From Publishers Weekly
The irrepressible Durcan is up to his tricks again. The 52-year-old Dubliner maintains a reputation as Ireland's most popular and entertaining poet (he famously compared "his love" to a pint of stout) and yet is taken seriously by the Irish literary community as a poet extending the Celtic bardic tradition of the public balladeer. In this booklength poem, Durcan tells of a Christmas Day shared by two Irish bachelors, Paul and Frank: they bring each other gifts; they do not go to Mass; they have a meal; they sing a song or two-all the while reminiscing about old cemeteries, old loves ("Motoring down to Wesport/ And calling in on Mary McBride/ In the Old Rectory/ And taking the kids out for a spin/ All five of them") and the fate of being a poet ("Two men of no property/ Do men rate/ Who have no real estate?"). Durcan can't help but amuse, and yet here, as throughout most of his work, there is the whiff of gratifying guilt, a sense that Durcan finds a certain malicious pleasure in punishing himself with humor, knowing he deserves worse. It's a peculiar Irishness, perhaps, that permeates Durcan's poems, and may be the secret to his popularity. Still, one might question the poet's evocation of a five-year affair with a nun, which might shock the unsuspecting gift buyer ("All she was interested in/ Was making love," he wryly complains). But priests enough wander in and out of this bawdy, blarney tale to suggest that confession is being heard and sins, perhaps, will be absolved. (Dec.) FYI: Durcan's poem "The Goose in the Frost," written in tribute to Seamus Heaney's winning the 1995 Nobel Prize for Literature, will appear at the end of this volume.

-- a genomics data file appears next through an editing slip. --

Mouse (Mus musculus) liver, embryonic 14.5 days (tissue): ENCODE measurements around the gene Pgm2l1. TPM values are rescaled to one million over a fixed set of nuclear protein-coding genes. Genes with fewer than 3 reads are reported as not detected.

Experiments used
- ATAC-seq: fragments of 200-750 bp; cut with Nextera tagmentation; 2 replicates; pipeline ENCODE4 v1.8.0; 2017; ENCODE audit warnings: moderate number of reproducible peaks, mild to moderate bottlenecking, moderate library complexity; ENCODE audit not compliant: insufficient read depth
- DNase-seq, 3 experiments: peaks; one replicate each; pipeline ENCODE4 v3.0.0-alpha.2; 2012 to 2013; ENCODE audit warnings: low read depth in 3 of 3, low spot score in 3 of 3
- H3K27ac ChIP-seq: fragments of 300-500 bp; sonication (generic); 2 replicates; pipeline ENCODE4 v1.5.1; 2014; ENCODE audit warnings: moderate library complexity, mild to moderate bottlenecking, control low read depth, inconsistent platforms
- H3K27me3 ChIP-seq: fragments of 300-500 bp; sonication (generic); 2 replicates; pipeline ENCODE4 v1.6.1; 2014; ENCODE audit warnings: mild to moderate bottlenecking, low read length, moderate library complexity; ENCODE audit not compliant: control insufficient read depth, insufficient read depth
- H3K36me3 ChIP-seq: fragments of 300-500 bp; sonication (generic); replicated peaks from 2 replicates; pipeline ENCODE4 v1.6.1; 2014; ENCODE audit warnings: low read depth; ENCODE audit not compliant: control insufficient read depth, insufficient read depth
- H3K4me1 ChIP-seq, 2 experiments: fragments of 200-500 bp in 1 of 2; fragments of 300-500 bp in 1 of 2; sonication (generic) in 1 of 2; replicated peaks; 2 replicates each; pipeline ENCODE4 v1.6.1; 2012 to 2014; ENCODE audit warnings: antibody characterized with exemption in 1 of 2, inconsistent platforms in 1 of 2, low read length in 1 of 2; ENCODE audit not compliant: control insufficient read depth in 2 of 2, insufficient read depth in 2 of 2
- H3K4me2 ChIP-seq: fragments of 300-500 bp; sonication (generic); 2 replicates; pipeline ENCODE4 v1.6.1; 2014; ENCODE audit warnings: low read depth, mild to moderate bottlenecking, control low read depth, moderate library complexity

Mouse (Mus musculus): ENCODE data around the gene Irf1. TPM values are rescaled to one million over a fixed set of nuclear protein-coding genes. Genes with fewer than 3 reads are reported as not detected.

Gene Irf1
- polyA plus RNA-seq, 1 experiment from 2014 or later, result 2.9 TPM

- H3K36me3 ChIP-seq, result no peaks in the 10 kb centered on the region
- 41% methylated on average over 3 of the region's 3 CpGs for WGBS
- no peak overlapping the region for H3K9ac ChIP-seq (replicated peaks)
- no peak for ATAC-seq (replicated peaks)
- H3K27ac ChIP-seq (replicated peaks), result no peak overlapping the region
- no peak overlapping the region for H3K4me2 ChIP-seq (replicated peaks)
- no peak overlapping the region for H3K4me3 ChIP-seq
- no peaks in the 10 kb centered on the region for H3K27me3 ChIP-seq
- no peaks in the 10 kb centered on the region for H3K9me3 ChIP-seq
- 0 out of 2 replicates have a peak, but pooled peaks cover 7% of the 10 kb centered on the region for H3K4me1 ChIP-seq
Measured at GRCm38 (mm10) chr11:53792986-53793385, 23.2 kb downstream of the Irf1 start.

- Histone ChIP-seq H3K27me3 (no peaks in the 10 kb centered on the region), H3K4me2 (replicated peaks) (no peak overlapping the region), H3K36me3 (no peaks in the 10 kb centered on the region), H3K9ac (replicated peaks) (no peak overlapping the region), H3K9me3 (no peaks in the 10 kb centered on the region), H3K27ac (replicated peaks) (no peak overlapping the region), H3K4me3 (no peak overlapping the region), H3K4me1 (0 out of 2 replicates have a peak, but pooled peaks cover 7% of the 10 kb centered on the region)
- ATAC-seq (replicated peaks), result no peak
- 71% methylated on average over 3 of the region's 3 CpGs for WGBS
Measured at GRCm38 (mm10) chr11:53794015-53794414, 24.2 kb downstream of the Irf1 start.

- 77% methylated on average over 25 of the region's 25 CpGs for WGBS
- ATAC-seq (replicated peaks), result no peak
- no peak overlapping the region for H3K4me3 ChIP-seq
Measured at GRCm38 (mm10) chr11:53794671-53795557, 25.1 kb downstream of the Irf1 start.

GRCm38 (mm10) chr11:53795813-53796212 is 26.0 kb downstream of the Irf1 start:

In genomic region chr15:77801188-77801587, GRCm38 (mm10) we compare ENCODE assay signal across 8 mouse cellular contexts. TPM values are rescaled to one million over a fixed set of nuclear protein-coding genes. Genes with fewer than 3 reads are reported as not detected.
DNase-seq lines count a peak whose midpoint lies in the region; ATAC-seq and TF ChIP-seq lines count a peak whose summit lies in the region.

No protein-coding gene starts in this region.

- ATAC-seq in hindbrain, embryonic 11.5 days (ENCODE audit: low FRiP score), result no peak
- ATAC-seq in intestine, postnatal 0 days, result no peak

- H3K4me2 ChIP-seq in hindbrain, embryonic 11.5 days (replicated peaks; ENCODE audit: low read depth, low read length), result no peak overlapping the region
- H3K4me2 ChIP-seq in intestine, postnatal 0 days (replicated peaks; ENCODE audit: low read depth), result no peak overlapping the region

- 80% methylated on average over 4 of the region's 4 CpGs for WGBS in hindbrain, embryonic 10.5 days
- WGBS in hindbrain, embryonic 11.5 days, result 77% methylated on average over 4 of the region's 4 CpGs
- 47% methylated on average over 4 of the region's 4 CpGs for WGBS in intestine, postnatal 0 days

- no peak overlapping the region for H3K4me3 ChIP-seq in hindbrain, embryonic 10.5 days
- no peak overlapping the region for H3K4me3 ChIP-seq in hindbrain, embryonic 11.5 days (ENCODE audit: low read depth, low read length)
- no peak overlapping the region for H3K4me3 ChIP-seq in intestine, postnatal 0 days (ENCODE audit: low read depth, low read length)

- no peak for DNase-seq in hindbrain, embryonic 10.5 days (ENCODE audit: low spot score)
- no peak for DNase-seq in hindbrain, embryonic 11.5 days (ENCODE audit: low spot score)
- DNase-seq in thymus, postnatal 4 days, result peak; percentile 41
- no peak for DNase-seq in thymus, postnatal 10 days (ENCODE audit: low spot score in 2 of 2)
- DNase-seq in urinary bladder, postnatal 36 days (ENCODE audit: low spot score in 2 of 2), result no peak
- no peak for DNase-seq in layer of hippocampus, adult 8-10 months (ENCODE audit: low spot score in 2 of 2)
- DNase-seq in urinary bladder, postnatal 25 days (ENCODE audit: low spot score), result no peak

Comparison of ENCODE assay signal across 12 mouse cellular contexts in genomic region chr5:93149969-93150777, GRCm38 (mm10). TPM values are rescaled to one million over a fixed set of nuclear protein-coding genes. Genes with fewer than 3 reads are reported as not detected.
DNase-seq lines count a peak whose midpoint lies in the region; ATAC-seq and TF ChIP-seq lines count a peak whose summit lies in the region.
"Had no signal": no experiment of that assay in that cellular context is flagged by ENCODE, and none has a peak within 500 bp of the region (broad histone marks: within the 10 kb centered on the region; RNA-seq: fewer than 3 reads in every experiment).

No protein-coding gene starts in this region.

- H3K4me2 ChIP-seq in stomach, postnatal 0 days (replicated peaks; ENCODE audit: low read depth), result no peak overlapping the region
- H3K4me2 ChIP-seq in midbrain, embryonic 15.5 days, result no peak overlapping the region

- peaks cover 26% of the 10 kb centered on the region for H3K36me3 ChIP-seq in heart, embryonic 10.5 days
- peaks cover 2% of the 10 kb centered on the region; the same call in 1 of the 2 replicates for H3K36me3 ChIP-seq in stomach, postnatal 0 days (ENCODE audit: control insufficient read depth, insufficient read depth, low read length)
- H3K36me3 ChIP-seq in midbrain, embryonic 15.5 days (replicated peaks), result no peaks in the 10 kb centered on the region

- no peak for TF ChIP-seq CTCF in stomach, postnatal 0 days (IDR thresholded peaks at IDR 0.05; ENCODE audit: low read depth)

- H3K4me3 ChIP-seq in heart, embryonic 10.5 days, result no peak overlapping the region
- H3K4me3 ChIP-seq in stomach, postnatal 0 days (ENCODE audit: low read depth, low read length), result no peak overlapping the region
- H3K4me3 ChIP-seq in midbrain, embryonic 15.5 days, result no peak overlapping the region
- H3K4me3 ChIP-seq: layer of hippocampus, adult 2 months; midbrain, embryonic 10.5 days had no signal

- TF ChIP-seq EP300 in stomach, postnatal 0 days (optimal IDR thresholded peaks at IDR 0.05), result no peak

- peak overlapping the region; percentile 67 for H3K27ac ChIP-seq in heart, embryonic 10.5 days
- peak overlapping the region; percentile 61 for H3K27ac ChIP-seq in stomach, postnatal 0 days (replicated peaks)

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"[A]n intimate soul-searching, by turns painful and savagely funny" -- Dominic Cavendish Independent "He is a master of minor tragedies and melancholy, self-mocking humour... It is a beautiful, poignant and wry piece of writing. The firm yet hesitant friendship between these two men is the most genuine note of goodwill you could come across in a whole month of Christmases" -- Maggie O'Farrel Independent "Melancholy yet achingly funny" Observer "Like all first-class comedians, he is deadly serious" -- Terry Eagleton Stand